Abstract. There are conflicting theoretical assumptions about the development of general cognitive abilities in childhood: On the one hand, a higher initial level of abilities has been suggested to facilitate ability improvement, for example, prior knowledge fosters the acquisition of new knowledge (Matthew effect). On the other hand, it has been argued that school education with its special focus on promoting less able students results in a compensation effect. A third hypothesis is that the development of cognitive abilities is—as an outcome of the opposing effects—overall independent of the initial state. In this study, 1,102 elementary students in 3rd Grade worked on two versions of the Berlin Test of Fluid and Crystallized Intelligence at two time points with an interval of five months. Beside the question of how initial state and growth are related (Matthew vs. compensation effect), we considered performance gains in fluid intelligence (gf) and crystallized intelligence (gc) as well as cross-lagged effects in a bivariate latent change score model. Both for gf and gc there was a strong compensation effect. Mean change was more pronounced in gf than in gc. We considered student characteristics (interest and self-concept), family background (socio-economic status, parental education) and classroom characteristics (teaching styles) in a series of prediction models to explain these changes in gf and gc. Although several predictors were included, only few had a significant contribution. Several methodological and content-related reasons are discussed to account for the unexpectedly negligible effects found for most of the covariates.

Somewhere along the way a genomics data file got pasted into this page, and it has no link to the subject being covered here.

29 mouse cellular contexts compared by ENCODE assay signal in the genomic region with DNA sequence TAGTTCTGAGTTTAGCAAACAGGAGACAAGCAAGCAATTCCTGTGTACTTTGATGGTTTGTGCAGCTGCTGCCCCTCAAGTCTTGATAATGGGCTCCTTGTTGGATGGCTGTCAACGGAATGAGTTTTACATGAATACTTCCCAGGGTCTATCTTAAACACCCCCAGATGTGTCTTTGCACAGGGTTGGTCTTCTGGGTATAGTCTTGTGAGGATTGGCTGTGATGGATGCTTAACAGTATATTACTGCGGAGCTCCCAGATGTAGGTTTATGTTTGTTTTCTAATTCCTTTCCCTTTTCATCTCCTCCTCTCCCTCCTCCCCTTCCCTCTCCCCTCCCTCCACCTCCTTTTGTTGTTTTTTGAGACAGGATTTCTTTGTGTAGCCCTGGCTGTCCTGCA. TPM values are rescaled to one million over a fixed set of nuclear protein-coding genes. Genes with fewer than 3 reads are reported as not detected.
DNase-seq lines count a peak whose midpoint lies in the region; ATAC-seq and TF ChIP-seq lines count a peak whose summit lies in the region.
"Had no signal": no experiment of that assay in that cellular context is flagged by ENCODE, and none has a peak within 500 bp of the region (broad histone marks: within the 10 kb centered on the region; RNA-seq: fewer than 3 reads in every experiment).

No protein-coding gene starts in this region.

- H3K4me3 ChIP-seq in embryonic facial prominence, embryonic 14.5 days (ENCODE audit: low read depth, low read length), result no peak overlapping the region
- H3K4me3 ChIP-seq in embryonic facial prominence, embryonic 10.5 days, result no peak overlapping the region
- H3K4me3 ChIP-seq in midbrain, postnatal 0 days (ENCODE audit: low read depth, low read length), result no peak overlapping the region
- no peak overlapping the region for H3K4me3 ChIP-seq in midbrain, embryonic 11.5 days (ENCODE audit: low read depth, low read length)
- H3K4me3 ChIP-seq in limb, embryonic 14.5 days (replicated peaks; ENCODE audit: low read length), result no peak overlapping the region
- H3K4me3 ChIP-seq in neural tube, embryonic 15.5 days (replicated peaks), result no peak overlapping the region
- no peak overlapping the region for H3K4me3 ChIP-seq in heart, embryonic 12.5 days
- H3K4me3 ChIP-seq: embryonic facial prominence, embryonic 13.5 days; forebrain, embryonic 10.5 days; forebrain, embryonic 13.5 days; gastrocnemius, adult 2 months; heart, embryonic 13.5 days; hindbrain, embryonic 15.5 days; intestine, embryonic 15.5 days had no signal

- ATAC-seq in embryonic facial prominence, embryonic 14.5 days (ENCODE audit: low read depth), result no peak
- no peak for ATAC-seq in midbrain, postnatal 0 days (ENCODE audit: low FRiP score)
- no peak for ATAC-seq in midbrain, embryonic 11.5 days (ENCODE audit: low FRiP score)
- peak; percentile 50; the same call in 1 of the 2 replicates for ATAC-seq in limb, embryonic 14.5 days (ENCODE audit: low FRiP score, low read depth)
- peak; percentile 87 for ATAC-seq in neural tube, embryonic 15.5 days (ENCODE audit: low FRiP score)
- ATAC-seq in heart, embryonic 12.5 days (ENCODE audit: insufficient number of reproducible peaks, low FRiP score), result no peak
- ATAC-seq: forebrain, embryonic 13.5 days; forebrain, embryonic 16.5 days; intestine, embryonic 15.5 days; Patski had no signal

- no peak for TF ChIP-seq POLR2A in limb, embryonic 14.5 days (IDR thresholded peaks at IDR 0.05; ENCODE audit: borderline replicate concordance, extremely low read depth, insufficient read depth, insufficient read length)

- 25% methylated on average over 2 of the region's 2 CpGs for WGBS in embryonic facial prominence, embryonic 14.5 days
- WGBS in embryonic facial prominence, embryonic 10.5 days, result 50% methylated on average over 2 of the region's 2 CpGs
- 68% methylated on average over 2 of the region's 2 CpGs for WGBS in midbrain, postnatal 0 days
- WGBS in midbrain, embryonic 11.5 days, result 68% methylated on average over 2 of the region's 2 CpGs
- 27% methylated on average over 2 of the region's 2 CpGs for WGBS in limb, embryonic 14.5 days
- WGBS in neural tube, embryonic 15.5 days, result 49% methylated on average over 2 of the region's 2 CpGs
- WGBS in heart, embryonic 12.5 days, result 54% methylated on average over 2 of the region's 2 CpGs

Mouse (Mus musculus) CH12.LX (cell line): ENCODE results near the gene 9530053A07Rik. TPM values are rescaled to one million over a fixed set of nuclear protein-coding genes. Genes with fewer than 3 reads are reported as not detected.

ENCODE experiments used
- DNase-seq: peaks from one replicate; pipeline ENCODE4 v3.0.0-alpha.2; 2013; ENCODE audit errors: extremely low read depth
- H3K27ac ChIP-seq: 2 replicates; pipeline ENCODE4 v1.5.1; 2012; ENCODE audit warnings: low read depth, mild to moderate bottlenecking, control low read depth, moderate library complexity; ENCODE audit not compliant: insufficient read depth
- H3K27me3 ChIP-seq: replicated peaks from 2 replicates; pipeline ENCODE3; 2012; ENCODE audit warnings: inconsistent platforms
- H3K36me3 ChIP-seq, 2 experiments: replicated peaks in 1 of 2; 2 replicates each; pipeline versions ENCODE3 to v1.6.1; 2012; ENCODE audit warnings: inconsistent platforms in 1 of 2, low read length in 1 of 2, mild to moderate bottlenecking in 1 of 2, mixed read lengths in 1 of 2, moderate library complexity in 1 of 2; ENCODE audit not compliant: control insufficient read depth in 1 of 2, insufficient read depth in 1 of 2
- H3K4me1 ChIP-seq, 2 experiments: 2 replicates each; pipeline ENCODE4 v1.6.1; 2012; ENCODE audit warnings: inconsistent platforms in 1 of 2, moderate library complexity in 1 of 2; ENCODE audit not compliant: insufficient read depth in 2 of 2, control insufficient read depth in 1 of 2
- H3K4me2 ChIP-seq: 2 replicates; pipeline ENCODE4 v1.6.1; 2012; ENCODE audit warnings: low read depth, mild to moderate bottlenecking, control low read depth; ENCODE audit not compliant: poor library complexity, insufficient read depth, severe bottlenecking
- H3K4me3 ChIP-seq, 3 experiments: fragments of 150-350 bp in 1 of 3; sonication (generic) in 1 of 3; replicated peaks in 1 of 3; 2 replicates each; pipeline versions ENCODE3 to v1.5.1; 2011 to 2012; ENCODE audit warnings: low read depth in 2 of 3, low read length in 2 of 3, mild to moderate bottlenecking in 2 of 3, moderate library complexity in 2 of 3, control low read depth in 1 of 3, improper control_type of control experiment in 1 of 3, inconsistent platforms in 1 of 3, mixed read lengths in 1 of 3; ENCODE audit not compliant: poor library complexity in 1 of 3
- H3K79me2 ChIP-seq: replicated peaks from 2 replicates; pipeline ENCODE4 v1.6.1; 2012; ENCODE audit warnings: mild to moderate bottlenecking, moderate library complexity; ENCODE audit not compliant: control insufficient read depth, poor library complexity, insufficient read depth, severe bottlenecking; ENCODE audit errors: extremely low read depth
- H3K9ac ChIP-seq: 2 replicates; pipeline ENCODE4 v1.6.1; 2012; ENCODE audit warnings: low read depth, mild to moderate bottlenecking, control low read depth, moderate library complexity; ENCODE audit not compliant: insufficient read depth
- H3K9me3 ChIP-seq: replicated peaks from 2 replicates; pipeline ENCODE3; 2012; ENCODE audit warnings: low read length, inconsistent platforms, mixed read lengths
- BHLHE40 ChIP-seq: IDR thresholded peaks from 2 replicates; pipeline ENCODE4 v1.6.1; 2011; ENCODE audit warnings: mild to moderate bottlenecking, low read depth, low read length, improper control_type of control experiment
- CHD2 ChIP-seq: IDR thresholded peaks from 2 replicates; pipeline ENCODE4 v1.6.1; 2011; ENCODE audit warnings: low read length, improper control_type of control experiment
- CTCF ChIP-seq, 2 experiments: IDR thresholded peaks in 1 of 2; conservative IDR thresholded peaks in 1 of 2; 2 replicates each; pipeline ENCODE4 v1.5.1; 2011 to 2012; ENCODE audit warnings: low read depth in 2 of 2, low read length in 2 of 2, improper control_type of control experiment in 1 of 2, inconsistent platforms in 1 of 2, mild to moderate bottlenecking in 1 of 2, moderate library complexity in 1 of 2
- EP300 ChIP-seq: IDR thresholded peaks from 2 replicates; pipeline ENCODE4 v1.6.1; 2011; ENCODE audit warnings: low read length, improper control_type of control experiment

Typical intellectual engagement and achievement in math and the sciences in secondary education

LAIDReference. Schroeders, U., Schipolowski, S., & Böhme, K. (2015). Typical intellectual engagement and achievement in math and the sciences in secondary education. Learning and Individual Differences, 43, 31–38. doi:10.1016/j.lindif.2015.08.030

Abstract. Typical Intellectual Engagement (TIE) is considered a key trait in explaining individual differences in educational achievement in advanced academic or professional settings. Research in secondary education, however, has focused on cognitive and conative factors rather than personality. In the present large-scale study, we investigated the relation between TIE and achievement tests in math and science in Grade 9. A three-dimensional model (reading, contemplation, intellectual curiosity) provided high theoretical plausibility and satisfactory model fit. We quantified the predictive power of TIE with hierarchical regression models. After controlling for gender, migration background, and socioeconomic status, TIE contributed substantially to the explanation of math and science achievement. However, this effect almost disappeared after fluid intelligence and interest were added into the model. Thus,we found only limited support for the significance of TIE on educational achievement, at least for subjects more strongly relying on fluid abilities such as math and science.

Comment. You can also see the slides of a talk I will give on 14th September the „Fachgruppentagung Pädagogische Psychologie“ in Kassel:
TIE-PAEPS15-2015-09-04